I am a big fan of speculative fiction, which means I enjoy horror (Stephen King’s my favourite author), fantasy, and science fiction. So, when I came across this article about science fiction predicting developments in chemistry, I had to read it. For one, because it was about science fiction, and for another because you don’t generally associate the genre with chemistry.
The first thing that pops into my head when someone says sci-fi is space travel. If not that, then a future where artificial intelligence (AI) and computers have automated everything. Or, robots, perhaps. Like Terminator or Robocop. Then, I might think of time travel (although that seems to be a concept that has the most plot holes. It’s not easy to pull off convincingly).
But, it stands to reason that the ‘science’ in science fiction would include all sciences. So, why not chemistry?
The thing is, as the Chemistry Is All Around Us Project website explains, there’s plenty of chemistry going on in science fiction. It’s just that it’s in the background. So, we do encounter new materials, alloys, and elements. We do see characters dealing with a different chemical composition of the atmosphere on alien planets. We even have a classic which talks about the universe’s reliance (addiction?) on a chemical which is simply called “spice” (which must flow!)
So, whilst we’ve established that chemistry is very much a part of sci-fi, what has the genre predicted about developments in the field of chemistry?
Sci-Fi and Chemistry: Breaking the Fourth Wall
Futuristic TV shows have made plenty of predictions about the technology of the future. For example, Star Trek predicted flip phones and flat screen televisions. Of course, one could say that might be a case of reality emulating fiction. The people who designed those electronic items might have been inspired by their favourite show’s depiction of said objects.
However, no one can claim evolution is a Trekkie, now, can they? Well, technically, this particular prediction was not from Star Trek. It was from a 1972 novel called Mutant 59: The Plastic Eaters, which featured bacteria that could eat and process plastic.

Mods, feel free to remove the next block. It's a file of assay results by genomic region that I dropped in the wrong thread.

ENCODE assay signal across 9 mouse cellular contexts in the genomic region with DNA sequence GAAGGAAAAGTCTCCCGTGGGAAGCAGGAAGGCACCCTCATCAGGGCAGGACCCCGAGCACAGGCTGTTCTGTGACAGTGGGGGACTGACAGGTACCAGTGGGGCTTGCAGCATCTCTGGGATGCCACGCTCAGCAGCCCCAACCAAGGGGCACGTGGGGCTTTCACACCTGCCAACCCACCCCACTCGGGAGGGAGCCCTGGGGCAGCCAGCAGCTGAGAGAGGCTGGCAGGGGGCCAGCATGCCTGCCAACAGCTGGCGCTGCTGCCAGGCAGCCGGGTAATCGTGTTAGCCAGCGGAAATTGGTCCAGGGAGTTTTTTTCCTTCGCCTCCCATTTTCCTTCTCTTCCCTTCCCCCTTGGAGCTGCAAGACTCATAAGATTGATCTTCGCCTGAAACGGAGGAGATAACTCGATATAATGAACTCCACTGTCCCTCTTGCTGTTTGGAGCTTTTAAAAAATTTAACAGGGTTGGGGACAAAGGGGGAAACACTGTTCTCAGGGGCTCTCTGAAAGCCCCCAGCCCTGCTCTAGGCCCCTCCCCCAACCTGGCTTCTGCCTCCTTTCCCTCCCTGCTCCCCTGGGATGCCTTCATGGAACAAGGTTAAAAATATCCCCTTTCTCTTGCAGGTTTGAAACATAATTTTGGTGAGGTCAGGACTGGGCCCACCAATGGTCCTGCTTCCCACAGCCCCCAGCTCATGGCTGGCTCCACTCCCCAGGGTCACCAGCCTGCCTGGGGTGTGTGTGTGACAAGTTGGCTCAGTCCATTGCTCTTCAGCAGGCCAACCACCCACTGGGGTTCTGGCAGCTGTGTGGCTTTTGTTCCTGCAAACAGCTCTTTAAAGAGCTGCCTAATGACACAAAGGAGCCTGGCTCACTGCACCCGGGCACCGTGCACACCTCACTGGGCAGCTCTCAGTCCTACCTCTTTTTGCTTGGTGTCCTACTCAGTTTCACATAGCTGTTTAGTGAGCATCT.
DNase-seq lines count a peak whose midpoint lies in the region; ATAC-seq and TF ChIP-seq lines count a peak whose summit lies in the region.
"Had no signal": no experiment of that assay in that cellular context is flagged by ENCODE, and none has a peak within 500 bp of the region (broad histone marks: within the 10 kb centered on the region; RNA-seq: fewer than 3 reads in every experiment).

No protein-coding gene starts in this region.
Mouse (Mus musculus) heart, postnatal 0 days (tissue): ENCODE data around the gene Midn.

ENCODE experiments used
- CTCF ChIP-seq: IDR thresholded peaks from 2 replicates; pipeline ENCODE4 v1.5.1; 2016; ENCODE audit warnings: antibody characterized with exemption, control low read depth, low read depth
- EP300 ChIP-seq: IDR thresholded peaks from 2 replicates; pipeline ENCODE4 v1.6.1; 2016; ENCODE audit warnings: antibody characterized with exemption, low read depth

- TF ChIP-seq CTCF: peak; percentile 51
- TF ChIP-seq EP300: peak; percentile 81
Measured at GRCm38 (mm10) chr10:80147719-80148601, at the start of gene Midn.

Now, everyone knows plastic is not biodegradable. It takes hundreds of years to break down… et cetera et cetera. But, in the immortal words of Ian Malcolm, life…uh… finds a way. And, whilst bacteria that eat plastic might seem like, well, science fiction, they are now a reality.
To make the situation even more science fiction-y, scientists are working on identifying the enzymes these bacteria use in their digestion process to see if they could make them more efficient. So, they plugged the enzyme structure into a neural network which analysed it to figure out how it could be tweaked to make it more effective and efficient. In the not-so-distant future, we might even have recycling plants that break down plastic with the help of bacteria.
Veganism and vegetarianism are becoming popular because of the ethical and logistical considerations around meat production. Ethical, because killing animals for their flesh might be considered cruel. Logistical, because, as the human population grows, you need larger farms and grazing areas to keep up with the meat production. At some point, it will become unsustainable.
And, yet again, science comes to the rescue.
Well, both science and sci-fi. See, vat-grown meat has been quite popular in futuristic stories. Even the replicator in the Starship Enterprise could be seen as a version of 3D-printed food. And, now, animal cells are being used to develop into muscle, fat cells, and connective tissue using a bit of cell biology, nutritional chemistry, and chemical engineering.
Since it is biologically meat, its taste and texture are exactly like the real deal, unlike other meat substitutes. However, it is completely cruelty-free and in the process of becoming affordable.
The lab-on-a-chip concept was put forward around 20 years ago. The idea behind it was a tiny device, which could do biological and biochemical tests. Its scope was supposed to include diagnostics, DNA analysis, and chemical synthesis.
In the sci-fi world, something like this was seen in 1997 in the movie Gattaca, but it’s not a completely out-of-this-world idea anymore. You may have seen it in action (although to a much-simplified level) in a COVID lateral flow test.
However, we are now at a point where a group of researchers at Stanford University were able to sequence an entire human genome in just over five minutes. Compare that to the thirteen years it took to sequence, and you’d realise that the future is now.
The truth is, science is taking incredible strides, which means chemistry is also making rapid progress. Maybe we aren’t that far away from Iain M Banks’s future where we’d be able to physically and genetically change our gender at whim, a la The Culture Series.
Chemistry is using AI to get further and further, boldly going where… you know the rest. We are seeing innovations in the flow chemistry technology industry, where companies like Syrris are making equipment that streamlines research and development. We just have to wait and see which sci-fi prediction becomes reality next.
Parul Mathur has been writing since 2009. That’s when she discovered her love for SEO and how it works. She developed an interest in learning HTML and CSS a couple of years later, and React in 2020. When she’s not writing, she’s either reading, walking her dog, messing up her garden, or doodling.